Courtesy of David Stanley

Toward the end of February, David Stanley ’23 stayed up late every night to work on his most recent project: “Save Myanmar,” a short video documenting a recent military coup and subsequent riots in his home country of Myanmar.

Earlier that month, Myanmar’s military detained democratically-elected members of the government and claimed power for itself. Since the coup, large-scale protests have taken place, during which hundreds of citizens have been killed. 

“We may not be the wealthiest among other nations, but we have heart,” Stanley’s voiceover narrates in the video. “We have a heart none like others.”

Stanley, the first Burmese-Chin-American to attend an Ivy League school, immigrated to the United States as a refugee in 2007. He said his acceptance to Yale generated media attention in Myanmar, and that most people were surprised about his acceptance into a prestigious institution like Yale.

Because of the media attention Stanley received, he felt he had the unique opportunity to bring public attention to the events in Myanmar. Stanley began his project in February after speaking with his father about the political conditions in Myanmar. 

Stanley said his father told him, “You have a very strong voice and platform; you should do something in your power, especially film because that’s what you do, to spread awareness.”

For three weeks after this conversation, Stanley worked on “Save Myanmar” with his close friend, Cameron Adams ’24. 

Stanley said the project was “really dear to [his] heart” as it documented a dire situation in Myanmar. “This is life or death,” Stanley said. “And there are people going about their days without knowing about what is happening [in Myanmar].”

He reflected that, as an editor, the work was emotionally exhausting since the hundreds of clips depicting various elements of Myanmar’s history he sorted through were difficult to watch.

Adams said that it is always inspiring to work with Stanley on a project and see the “care and attention” he put into each decision, “especially when the project is as important as this one.”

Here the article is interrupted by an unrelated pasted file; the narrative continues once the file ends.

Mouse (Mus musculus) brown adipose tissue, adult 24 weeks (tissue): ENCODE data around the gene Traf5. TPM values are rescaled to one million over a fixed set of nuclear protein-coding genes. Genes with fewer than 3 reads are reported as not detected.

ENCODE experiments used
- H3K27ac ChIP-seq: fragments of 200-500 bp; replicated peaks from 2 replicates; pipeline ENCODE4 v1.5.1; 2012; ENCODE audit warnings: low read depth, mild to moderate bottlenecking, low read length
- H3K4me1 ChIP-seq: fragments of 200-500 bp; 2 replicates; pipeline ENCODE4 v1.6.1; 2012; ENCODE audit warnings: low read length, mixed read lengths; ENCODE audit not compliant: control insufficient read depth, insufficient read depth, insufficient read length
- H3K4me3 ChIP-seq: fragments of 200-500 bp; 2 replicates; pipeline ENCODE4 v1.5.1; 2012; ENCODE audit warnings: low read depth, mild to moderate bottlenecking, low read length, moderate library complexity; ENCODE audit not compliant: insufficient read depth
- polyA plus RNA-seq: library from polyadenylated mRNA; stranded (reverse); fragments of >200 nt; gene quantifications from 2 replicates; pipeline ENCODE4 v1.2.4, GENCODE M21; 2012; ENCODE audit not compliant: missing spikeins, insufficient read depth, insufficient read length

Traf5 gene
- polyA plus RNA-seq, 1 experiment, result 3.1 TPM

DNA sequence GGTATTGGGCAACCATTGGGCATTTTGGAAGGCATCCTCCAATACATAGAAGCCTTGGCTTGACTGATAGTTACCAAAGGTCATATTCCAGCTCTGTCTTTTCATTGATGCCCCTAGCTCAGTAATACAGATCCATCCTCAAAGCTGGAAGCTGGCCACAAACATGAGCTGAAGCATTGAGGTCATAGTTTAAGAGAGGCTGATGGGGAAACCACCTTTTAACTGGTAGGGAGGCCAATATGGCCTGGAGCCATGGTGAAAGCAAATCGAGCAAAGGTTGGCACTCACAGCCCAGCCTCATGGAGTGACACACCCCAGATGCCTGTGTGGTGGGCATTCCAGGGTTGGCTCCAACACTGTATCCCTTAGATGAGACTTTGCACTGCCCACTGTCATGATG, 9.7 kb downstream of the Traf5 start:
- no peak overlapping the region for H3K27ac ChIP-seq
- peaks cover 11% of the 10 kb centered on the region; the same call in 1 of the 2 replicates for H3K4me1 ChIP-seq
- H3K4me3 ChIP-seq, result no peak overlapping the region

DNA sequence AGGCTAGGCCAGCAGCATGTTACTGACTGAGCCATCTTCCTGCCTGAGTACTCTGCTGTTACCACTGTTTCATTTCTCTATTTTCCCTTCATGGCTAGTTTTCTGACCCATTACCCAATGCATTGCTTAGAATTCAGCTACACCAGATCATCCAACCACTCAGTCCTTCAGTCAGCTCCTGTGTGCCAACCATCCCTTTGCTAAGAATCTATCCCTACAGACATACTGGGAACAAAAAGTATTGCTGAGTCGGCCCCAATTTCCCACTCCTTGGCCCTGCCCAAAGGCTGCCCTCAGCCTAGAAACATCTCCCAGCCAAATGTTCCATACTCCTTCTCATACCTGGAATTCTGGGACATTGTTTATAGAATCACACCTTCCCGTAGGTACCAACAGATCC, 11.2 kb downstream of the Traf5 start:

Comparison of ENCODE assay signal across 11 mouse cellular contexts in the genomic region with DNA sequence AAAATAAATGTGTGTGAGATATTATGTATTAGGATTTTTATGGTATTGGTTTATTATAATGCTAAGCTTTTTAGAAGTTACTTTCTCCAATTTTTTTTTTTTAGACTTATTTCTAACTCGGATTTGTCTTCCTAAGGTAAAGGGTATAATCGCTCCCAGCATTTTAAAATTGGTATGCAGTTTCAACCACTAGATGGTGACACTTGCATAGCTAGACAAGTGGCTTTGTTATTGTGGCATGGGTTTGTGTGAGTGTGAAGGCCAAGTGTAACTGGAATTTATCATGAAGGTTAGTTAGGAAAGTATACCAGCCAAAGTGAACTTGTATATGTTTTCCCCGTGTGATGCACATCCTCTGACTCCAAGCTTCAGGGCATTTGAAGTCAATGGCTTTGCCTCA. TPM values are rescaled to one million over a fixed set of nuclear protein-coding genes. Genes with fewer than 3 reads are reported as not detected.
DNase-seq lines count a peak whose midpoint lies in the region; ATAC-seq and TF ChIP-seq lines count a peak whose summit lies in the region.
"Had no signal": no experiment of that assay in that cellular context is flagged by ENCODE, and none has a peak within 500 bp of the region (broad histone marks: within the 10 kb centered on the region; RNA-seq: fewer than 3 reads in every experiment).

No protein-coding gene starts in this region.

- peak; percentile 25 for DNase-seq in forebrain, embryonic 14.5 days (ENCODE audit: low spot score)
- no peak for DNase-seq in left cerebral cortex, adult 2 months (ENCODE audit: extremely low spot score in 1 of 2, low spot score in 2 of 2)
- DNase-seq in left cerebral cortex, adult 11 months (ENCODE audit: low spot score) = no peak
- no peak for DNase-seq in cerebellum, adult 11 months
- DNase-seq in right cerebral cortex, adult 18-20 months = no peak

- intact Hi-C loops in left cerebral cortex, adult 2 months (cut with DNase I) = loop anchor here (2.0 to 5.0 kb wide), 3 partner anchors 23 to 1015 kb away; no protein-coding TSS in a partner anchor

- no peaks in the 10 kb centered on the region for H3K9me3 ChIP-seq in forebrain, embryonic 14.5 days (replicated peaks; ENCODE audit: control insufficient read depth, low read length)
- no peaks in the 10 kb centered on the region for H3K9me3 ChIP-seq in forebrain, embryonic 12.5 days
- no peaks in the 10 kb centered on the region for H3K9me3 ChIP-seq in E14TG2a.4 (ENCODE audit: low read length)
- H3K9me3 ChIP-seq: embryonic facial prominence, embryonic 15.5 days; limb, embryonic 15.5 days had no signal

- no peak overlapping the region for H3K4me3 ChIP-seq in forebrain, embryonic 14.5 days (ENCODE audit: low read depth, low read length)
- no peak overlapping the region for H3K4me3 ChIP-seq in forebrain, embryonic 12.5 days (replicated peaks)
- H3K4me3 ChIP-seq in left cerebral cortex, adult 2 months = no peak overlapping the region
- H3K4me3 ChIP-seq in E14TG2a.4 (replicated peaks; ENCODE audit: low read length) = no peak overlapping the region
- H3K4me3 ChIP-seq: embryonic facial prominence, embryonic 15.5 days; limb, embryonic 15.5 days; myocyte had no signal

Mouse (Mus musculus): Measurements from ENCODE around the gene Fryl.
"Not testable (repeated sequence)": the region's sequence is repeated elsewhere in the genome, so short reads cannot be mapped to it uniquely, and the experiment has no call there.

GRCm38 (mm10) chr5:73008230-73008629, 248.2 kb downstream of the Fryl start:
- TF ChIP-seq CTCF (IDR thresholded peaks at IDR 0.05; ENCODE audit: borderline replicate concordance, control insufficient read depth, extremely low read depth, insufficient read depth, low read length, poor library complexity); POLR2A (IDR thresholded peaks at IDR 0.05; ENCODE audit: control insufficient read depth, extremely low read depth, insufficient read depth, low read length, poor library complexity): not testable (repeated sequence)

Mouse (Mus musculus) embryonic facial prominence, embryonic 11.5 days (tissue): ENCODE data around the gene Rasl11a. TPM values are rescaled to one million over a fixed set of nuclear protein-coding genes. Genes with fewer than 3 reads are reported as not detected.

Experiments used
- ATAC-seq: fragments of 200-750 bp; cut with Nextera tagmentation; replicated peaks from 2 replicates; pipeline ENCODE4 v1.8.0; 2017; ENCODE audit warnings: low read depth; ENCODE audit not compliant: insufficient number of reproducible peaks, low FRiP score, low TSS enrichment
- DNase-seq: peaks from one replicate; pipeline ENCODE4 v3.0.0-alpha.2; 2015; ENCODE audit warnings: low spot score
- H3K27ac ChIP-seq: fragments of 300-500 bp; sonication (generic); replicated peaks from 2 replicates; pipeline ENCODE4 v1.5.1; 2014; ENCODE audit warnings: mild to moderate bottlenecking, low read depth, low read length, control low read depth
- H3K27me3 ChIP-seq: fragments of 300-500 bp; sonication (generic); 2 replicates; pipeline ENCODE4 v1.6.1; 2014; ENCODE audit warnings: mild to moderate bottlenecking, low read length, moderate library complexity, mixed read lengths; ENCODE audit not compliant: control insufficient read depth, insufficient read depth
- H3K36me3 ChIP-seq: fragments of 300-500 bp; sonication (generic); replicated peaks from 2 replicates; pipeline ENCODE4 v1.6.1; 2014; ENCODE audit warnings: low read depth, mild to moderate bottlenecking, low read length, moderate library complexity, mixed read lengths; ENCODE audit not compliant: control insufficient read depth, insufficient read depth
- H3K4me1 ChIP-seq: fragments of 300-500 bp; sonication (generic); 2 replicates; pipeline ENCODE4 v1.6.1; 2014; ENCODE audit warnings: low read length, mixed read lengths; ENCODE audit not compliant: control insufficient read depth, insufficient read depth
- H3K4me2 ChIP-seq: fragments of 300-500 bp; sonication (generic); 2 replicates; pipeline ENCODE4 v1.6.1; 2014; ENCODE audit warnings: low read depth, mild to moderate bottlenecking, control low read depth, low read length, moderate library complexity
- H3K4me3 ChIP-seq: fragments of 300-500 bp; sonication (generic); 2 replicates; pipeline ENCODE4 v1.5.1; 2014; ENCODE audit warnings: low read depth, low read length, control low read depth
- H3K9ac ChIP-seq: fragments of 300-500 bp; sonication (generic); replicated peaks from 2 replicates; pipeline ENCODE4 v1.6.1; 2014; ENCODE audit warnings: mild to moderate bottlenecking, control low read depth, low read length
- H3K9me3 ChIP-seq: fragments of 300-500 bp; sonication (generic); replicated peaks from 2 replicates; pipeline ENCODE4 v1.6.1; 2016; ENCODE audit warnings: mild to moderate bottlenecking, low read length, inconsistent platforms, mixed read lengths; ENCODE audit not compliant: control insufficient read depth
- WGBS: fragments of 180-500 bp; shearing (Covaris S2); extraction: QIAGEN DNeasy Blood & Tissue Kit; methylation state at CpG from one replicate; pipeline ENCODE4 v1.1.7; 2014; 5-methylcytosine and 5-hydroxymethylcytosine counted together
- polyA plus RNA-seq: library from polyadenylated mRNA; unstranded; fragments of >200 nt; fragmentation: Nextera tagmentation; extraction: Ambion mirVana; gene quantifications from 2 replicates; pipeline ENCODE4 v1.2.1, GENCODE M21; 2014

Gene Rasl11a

Stanley began filmmaking during his sophomore year in high school, after joining the school’s yearbook club. Other videos on his YouTube channel document his daily life and cultural heritage, but this is his first project that relates to politics.

Hannah Leger, one of Stanley’s high school friends, said that when watching Stanley’s videos, a viewer is “immersed in a new experience” beyond what they believe is possible. Saket Gunda, another high school friend of Stanley’s, said that his videos are a testament to Stanley’s work ethic and drive.

Gunda said that Stanley would often film various events in high school, such as prom, and that he watched Stanley’s work evolve over the years. Gunda described Stanley’s films as “informational with a mix of storytelling.”

Stanley said that his project, “Save Myanmar,” showed him the power of film and of using his own voice in telling stories.

“That’s what really matters,” Stanley said. “Your own personal voice that you’re sharing with the world.” 

Stanley said that what motivates him most is hearing about others being inspired by his work. He hopes these viewers will use their own voices to create something “bigger.” 

On Monday, April 19, the Yale International Relations Association will welcome Stanley for a conversation on the coup and protests in Myanmar. Additional information and ways to help citizens in Myanmar can be found here.

Maia Decker |